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The whole design is, I believe, justified by the hypersonic glider threat. That suggests that a high divert in-atmosphere weapon is required to hunt down gliders... But if anyone has sources about the interception requirements for that, this would be interesting.

There was a recent article about German research into a ramjet powered anti-glider weapon.
 

sferrin

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DrRansom said:
The whole design is, I believe, justified by the hypersonic glider threat. That suggests that a high divert in-atmosphere weapon is required to hunt down gliders... But if anyone has sources about the interception requirements for that, this would be interesting.
That's what this guy was for:

http://www.secretprojects.co.uk/forum/index.php/topic,17791.0.html
 

marauder2048

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sferrin said:
Moose said:
Principle problem with that scenario, assuming all other technical considerations can be overcome, is that 6 different missile types is a planning and logistical nightmare for a surface combatant. 80-122 cells per ship gets filled up real quick, and you can't count on a fast or easy reload process.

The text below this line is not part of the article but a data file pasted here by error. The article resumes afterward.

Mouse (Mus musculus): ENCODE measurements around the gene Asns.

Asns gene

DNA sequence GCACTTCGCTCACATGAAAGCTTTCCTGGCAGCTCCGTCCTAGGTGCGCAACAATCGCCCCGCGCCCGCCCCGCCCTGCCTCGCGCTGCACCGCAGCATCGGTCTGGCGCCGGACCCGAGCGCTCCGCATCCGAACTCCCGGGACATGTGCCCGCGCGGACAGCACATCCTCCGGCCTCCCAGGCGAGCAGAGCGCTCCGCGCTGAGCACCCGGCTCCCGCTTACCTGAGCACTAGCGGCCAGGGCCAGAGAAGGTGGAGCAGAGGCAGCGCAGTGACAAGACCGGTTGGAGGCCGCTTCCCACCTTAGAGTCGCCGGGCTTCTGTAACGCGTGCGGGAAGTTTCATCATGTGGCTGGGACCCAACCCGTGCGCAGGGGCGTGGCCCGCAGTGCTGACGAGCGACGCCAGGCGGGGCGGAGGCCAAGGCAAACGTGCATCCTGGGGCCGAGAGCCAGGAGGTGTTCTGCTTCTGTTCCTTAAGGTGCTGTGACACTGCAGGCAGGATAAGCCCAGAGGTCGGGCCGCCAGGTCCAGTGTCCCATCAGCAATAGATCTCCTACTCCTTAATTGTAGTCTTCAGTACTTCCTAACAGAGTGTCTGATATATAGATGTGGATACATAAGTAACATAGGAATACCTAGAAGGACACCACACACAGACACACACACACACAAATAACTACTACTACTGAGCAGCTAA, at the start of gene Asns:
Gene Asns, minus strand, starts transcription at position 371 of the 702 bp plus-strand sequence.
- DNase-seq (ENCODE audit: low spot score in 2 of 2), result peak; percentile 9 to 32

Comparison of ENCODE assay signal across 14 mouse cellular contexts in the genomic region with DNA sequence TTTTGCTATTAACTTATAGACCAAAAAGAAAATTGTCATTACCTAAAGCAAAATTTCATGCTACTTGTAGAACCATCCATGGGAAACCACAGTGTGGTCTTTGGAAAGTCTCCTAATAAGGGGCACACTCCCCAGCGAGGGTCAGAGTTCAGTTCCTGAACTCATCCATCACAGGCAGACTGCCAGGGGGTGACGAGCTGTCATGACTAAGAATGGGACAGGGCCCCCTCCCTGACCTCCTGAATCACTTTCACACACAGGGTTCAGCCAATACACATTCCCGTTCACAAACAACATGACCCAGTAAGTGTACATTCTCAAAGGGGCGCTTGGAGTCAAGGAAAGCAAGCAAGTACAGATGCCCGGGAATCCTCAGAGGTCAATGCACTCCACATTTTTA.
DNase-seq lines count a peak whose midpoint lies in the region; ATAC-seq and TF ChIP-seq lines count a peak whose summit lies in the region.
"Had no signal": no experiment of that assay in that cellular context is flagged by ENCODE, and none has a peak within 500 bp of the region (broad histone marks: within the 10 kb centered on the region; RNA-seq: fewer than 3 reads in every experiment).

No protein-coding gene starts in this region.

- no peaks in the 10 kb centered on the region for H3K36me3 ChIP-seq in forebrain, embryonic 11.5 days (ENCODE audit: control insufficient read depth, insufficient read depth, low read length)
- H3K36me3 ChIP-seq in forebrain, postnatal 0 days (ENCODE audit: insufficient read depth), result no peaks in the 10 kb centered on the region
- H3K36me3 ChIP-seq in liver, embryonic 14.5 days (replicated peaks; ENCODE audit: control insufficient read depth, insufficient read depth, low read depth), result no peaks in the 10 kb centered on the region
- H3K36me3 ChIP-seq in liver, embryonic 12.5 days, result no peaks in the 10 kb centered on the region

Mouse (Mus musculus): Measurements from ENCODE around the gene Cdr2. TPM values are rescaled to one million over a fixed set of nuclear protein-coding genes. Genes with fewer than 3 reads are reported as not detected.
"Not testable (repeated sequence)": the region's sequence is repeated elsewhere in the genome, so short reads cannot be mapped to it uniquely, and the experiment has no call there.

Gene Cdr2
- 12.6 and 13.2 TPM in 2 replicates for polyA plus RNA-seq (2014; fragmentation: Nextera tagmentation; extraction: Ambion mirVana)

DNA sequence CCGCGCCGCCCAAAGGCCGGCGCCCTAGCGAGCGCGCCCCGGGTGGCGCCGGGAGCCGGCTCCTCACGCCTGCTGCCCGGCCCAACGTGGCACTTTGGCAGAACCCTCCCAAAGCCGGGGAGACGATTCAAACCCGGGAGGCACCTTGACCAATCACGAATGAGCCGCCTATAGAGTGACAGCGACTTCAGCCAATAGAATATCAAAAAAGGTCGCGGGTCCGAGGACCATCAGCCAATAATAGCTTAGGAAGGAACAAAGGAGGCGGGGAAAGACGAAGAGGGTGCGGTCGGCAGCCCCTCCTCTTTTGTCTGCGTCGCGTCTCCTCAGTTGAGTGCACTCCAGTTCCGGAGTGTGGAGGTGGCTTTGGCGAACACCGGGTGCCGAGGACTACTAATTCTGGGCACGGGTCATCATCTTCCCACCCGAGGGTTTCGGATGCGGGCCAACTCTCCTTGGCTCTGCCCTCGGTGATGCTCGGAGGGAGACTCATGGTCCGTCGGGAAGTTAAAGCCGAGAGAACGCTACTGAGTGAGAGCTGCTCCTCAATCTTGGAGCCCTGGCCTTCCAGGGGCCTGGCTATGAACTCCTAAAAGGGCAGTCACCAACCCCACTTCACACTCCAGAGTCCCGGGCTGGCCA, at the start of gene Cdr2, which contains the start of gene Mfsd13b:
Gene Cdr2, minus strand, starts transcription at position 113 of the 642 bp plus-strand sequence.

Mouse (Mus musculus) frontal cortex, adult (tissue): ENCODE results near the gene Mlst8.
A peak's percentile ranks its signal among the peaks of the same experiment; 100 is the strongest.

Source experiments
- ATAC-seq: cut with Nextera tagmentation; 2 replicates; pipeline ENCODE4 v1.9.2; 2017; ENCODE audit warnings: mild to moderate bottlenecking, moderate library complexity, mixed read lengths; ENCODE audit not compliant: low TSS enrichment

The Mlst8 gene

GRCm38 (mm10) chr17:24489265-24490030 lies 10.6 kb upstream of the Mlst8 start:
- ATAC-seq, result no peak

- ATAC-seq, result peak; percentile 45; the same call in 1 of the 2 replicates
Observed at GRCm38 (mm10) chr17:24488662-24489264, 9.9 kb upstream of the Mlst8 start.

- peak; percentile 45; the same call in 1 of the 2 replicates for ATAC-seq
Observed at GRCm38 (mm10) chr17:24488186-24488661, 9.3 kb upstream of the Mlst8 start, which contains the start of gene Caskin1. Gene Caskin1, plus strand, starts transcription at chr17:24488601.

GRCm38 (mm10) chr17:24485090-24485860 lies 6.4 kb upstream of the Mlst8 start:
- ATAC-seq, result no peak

That's sort of what I was thinking. On the other hand you don't want to squander a multimillion dollar SM-6 on a target ESSM could handle, or an SM-6 on something PAC-3 might be more suited for. I'm wondering if SM-2 Block III might go away entirely and either fill each of it's former cells with 4 ESSM Block 2s or SM-6 minus a booster. Of course that begs the question, if you're going to take an entire cell anyway, why not just use a full-up SM-6? I wonder how much it's booster contributes to it's bottom line cost. ???
They were actually looking at a dual pulse version of the Mk. 72 booster (as part of the IM compliance effort) about a decade ago but I don't know if that got rolled into the later Mk 72 mods.

Still curious what efficacy ESSM Block 2 and SM-6 have against surface targets which I would think would be their real value proposition above say quad-packed PAC-3 MSEs with slim-line boosters.
 

sferrin

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marauder2048 said:
sferrin said:
Moose said: